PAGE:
Each new line of a batch file is a separate command. The whole point of making one of these is to automate the copying of your irreplaceable files on the C:\ drive. That way, if a virus hoses your operating system, or you just want to start over with a fresh format of C:\, you've got all your created files saved to a neutral place for retrieval. Things like MSOffice files, mail folders, wallpapers, game saves and settings, etc.
Download the following text file, which is a copy of the batch file I actually use (including a few filename and drive adjustments to protect my computer's security without corrupting the functional potential of the file). Scan it with your Anti-Virus program for your peace of mind (I encourage that for *any* file you download from the Internet!).
I've renamed it backup.txt, so that when you double-click to open it, it doesn't actually run. Just remember to rename your own batch file "backup.bat" before you run it. There is another way to view a batch file without changing the extension (by right-clicking), but I'm trying to keep this simple for batch file initiates.
After you download it, open it and I will explain what's going on, so that you can alter it for your own use, or make your own from scratch. It's super easy, I promise!
Each new line is a new command, so the batch file runs each command in sequential order, from top to bottom. Examine the file closely, and don't take anything for granted (such as placement of spaces).
The first line "c:" (remember, *NO* quotes!) is to change the prompt to the C:\ drive, in case you're running it from a different logical drive (something I highly recommend!).
The next line "cd\" moves the prompt to the lowest folder of the drive (called the "root"). You need to do this to guarantee that your navigation is not situation-dependent.
Next, you'll see "cd WINDOWS" - this makes the prompt enter the C:\Windows folder, where your operating system resides. In this case, I have wallpapers (.bmp) and an Office file (powerpoint.ini) that I wish to backup.
The next line is more interesting. You're actually doing some copying. Always remember that when you execute a command that affects files or folders, you must place a space between the command and the files, as well as spaces between file types and switches. Switches are those letters at the end that have a slash next to them; they are special instructions regarding how to handle the files.
You can learn more about these switches by going to the command prompt and typing the function "help" then a space, then the name of the function. For example: "help xcopy" will display all the switches associated with xcopy, as well as an explanation of what it does. (If you'd like to view all the available commands for the Windows command prompt, just type "help" in the command window and hit Enter).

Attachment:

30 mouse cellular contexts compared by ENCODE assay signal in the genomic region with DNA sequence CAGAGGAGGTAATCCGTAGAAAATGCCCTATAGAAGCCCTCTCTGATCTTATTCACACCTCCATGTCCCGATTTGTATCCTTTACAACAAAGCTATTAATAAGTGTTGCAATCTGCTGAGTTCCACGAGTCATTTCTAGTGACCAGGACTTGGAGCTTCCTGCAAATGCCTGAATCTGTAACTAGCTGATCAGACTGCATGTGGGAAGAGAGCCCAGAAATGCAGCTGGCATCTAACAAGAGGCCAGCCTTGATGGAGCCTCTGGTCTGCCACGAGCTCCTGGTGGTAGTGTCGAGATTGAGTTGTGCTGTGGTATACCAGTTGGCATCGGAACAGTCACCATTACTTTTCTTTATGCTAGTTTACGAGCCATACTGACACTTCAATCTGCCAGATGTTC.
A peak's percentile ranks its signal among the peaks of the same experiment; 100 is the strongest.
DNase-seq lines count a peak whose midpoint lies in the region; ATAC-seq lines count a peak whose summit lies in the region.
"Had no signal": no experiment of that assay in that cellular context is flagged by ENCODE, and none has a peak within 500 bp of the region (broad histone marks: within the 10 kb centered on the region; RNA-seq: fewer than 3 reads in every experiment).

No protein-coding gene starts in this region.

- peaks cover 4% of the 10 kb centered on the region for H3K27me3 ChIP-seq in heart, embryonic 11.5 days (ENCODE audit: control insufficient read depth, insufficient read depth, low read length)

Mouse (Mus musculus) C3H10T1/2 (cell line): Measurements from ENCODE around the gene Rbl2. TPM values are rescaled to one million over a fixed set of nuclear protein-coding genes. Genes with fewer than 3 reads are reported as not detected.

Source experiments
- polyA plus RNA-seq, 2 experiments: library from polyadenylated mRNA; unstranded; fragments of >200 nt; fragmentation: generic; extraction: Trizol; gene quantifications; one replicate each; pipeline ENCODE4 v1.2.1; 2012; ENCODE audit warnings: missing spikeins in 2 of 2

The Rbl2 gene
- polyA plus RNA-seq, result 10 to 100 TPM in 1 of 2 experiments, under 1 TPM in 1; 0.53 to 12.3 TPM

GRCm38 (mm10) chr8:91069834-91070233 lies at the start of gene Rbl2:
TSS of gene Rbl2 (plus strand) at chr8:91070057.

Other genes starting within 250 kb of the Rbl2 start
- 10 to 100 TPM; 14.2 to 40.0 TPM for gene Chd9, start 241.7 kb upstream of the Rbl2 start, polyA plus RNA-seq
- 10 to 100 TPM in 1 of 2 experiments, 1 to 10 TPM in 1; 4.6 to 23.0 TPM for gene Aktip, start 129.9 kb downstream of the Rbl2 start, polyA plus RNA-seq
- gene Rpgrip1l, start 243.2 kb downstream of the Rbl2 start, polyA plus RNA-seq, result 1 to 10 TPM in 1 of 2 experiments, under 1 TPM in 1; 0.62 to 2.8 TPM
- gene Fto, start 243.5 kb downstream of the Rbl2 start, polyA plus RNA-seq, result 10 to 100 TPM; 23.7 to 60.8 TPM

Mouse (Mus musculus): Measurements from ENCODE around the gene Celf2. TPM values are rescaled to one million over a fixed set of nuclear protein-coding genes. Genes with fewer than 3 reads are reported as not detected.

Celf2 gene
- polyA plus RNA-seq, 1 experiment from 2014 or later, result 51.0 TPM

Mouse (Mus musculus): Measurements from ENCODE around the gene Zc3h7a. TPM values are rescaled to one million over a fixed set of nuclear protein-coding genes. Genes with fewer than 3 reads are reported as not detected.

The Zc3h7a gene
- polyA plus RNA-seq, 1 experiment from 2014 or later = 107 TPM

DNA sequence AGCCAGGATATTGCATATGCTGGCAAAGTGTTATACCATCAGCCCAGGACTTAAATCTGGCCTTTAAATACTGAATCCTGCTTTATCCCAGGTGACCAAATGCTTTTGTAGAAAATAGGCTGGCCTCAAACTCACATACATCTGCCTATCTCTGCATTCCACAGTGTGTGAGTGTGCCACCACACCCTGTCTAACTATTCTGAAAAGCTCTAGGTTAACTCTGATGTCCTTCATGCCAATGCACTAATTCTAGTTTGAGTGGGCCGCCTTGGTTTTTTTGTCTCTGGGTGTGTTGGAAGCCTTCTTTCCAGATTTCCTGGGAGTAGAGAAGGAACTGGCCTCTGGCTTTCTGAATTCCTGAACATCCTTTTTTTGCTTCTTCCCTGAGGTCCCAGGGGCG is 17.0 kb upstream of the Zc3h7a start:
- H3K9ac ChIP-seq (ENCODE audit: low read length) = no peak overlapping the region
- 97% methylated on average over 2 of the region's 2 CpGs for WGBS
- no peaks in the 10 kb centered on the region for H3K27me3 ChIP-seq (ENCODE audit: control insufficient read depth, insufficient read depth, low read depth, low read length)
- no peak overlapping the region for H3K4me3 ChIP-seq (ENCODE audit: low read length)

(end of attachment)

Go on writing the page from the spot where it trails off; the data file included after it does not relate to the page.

The other command you'll see used in the batch file is "cd.." - that's two periods! The function of this command is to move down one folder. What does that mean? The closer you get to the root, the further "down" you go. Example:
If your batch file is at the following folder:
C:\Documents and Settings\freddie\Desktop
And the next command is "cd.." then you will now find yourself at:
C:\Documents and Settings\freddie
Get it? "cd\" goes all the way to the root no matter where you are, but "cd.." only goes to the next folder "down."
One last thing, so the batch file makes sense to you:
"*.*" is a way to tell the command prompt that you're referring to all the files in the folder. Therefore, "*.bmp" refers to all files that have the extension ".bmp" (these are bitmaps, a format for pictures, which are what most of your wallpapers are). When accessing a single file, always remember to include the extension (as in "powerpoint.ini").
Now, after you've studied the batch file and understand the concept, then all you have to do is use Windows Explorer to seek out all the folders where your vital, irreplaceable files reside. Navigate the batch file to these folders, and copy the files you want to copy to the drive and folder(s) of your choosing. In this example my backed-up files get copied to the E:\ drive, to the folders named in the batch file.
That's it! When you're ready to backup, simply double-click on your "backup.bat" file.
Now, here's the $64,000 question:
How is it that a simple text file can be more specific (less wasteful), faster, more robust and more user-friendly than the official backup program that's included with Windows?